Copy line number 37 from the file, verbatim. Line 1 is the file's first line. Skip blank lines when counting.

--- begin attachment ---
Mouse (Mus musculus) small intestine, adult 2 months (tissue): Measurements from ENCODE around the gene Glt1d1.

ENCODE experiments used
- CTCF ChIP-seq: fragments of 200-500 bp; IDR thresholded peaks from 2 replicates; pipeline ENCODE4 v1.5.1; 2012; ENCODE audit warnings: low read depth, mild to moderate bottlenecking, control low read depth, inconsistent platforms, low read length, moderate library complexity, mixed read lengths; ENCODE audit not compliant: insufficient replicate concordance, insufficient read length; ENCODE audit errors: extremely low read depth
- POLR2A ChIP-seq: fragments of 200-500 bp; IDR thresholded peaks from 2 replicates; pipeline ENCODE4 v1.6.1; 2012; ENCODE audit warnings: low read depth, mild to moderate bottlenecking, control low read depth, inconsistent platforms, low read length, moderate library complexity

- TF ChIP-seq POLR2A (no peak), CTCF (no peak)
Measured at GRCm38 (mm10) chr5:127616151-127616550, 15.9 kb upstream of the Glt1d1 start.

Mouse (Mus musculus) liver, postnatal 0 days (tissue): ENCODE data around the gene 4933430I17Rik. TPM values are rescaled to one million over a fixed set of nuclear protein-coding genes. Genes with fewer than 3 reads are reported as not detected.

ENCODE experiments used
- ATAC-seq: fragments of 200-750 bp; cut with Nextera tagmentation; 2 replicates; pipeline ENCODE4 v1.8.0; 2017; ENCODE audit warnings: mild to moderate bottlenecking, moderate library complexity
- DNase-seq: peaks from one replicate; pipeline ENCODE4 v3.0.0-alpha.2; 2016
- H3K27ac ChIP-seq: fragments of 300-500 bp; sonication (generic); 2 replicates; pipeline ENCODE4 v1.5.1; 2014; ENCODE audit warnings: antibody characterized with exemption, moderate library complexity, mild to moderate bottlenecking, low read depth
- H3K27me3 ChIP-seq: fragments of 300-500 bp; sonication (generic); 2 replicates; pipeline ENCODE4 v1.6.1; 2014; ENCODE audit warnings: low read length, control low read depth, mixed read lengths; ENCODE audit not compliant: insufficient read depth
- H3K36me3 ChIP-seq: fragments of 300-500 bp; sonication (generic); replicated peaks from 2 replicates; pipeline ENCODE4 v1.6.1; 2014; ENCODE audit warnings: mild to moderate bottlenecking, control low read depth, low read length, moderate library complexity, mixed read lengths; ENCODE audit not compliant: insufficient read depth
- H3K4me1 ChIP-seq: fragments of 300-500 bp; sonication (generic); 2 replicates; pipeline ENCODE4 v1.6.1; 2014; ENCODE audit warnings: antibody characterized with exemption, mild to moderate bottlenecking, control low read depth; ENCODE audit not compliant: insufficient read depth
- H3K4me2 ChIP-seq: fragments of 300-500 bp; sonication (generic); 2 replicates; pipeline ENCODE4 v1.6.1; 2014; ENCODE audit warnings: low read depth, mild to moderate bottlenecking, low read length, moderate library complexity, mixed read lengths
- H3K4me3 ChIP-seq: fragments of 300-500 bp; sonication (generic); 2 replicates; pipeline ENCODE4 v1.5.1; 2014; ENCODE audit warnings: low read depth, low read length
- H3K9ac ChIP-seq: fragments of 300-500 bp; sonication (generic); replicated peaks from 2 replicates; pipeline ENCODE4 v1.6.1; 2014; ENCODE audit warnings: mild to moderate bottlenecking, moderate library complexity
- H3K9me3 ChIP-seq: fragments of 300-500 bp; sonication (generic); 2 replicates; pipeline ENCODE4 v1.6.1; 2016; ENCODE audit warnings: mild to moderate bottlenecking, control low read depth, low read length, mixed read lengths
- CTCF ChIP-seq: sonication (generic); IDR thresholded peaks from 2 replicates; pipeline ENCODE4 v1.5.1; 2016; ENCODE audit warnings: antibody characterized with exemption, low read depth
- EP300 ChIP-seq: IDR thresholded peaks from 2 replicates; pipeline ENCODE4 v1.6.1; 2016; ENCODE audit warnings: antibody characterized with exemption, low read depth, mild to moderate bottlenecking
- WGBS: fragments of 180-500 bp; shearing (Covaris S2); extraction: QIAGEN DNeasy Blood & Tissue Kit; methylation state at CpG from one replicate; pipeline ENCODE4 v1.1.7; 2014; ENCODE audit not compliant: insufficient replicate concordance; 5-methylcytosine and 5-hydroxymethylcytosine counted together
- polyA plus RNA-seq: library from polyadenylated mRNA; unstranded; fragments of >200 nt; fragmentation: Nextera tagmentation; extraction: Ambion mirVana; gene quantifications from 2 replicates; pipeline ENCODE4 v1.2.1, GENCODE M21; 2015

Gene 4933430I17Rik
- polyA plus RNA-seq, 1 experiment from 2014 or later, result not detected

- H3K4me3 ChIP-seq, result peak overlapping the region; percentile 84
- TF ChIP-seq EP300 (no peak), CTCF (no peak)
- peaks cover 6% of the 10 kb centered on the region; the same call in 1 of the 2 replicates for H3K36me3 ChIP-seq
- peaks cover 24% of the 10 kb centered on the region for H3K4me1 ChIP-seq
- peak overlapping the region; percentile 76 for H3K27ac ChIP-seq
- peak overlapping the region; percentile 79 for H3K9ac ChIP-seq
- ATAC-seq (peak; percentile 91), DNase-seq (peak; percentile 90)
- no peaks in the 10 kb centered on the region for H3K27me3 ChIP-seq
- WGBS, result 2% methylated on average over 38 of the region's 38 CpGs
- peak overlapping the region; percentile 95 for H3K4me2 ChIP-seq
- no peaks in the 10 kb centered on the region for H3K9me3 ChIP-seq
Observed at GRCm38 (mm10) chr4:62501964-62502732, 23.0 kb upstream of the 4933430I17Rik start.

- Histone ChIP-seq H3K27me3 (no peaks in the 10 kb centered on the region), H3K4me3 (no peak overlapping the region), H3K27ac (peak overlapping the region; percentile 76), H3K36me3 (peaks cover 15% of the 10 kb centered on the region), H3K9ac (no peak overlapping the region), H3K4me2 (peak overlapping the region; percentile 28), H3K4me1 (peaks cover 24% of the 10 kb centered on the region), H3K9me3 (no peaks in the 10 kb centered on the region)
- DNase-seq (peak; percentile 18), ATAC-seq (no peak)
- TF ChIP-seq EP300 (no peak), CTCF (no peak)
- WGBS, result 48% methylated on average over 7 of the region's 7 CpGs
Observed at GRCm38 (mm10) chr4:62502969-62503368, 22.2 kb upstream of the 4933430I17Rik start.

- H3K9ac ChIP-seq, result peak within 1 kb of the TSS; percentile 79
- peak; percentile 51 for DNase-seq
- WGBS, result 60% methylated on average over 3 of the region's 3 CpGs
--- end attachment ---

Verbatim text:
- Histone ChIP-seq H3K27me3 (no peaks in the 10 kb centered on the region), H3K4me3 (no peak overlapping the region), H3K27ac (peak overlapping the region; percentile 76), H3K36me3 (peaks cover 15% of the 10 kb centered on the region), H3K9ac (no peak overlapping the region), H3K4me2 (peak overlapping the region; percentile 28), H3K4me1 (peaks cover 24% of the 10 kb centered on the region), H3K9me3 (no peaks in the 10 kb centered on the region)